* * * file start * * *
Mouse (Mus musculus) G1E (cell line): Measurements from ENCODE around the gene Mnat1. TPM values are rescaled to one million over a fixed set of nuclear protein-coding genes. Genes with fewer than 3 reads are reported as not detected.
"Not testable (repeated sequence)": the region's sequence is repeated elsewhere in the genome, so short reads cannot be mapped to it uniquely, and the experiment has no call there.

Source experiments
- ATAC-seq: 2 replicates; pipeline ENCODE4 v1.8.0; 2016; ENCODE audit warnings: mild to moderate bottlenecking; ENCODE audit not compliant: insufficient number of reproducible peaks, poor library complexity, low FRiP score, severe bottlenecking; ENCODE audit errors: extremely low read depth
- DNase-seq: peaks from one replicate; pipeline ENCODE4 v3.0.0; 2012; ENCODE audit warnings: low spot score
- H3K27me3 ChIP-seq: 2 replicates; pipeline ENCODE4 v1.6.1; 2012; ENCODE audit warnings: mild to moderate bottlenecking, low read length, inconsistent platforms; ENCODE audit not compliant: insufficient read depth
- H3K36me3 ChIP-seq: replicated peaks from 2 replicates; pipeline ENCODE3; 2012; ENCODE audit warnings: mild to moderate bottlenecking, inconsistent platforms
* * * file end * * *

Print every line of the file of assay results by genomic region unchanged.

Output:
Mouse (Mus musculus) G1E (cell line): Measurements from ENCODE around the gene Mnat1. TPM values are rescaled to one million over a fixed set of nuclear protein-coding genes. Genes with fewer than 3 reads are reported as not detected.
"Not testable (repeated sequence)": the region's sequence is repeated elsewhere in the genome, so short reads cannot be mapped to it uniquely, and the experiment has no call there.

Source experiments
- ATAC-seq: 2 replicates; pipeline ENCODE4 v1.8.0; 2016; ENCODE audit warnings: mild to moderate bottlenecking; ENCODE audit not compliant: insufficient number of reproducible peaks, poor library complexity, low FRiP score, severe bottlenecking; ENCODE audit errors: extremely low read depth
- DNase-seq: peaks from one replicate; pipeline ENCODE4 v3.0.0; 2012; ENCODE audit warnings: low spot score
- H3K27me3 ChIP-seq: 2 replicates; pipeline ENCODE4 v1.6.1; 2012; ENCODE audit warnings: mild to moderate bottlenecking, low read length, inconsistent platforms; ENCODE audit not compliant: insufficient read depth
- H3K36me3 ChIP-seq: replicated peaks from 2 replicates; pipeline ENCODE3; 2012; ENCODE audit warnings: mild to moderate bottlenecking, inconsistent platforms